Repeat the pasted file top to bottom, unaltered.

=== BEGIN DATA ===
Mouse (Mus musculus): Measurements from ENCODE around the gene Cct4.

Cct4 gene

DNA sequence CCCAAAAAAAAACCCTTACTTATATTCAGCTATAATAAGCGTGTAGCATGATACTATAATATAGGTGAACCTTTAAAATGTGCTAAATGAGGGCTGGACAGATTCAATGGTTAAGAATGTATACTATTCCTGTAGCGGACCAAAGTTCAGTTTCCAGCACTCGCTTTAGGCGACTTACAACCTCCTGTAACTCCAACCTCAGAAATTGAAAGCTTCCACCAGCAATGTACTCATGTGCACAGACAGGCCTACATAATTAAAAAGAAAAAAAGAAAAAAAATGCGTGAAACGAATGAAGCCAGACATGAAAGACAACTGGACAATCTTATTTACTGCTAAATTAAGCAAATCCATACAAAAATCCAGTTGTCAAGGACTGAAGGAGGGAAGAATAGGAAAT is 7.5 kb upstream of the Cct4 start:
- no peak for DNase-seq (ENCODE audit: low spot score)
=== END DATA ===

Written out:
Mouse (Mus musculus): Measurements from ENCODE around the gene Cct4.

Cct4 gene

DNA sequence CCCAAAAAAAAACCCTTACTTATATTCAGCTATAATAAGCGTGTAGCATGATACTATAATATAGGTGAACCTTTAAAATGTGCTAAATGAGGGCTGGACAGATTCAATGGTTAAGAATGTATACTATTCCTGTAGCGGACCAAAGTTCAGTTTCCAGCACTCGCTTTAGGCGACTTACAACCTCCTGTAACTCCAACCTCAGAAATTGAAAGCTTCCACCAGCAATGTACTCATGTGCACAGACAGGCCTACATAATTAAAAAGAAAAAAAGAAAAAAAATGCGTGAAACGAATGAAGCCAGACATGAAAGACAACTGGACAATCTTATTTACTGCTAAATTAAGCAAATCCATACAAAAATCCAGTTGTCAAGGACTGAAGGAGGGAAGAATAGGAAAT is 7.5 kb upstream of the Cct4 start:
- no peak for DNase-seq (ENCODE audit: low spot score)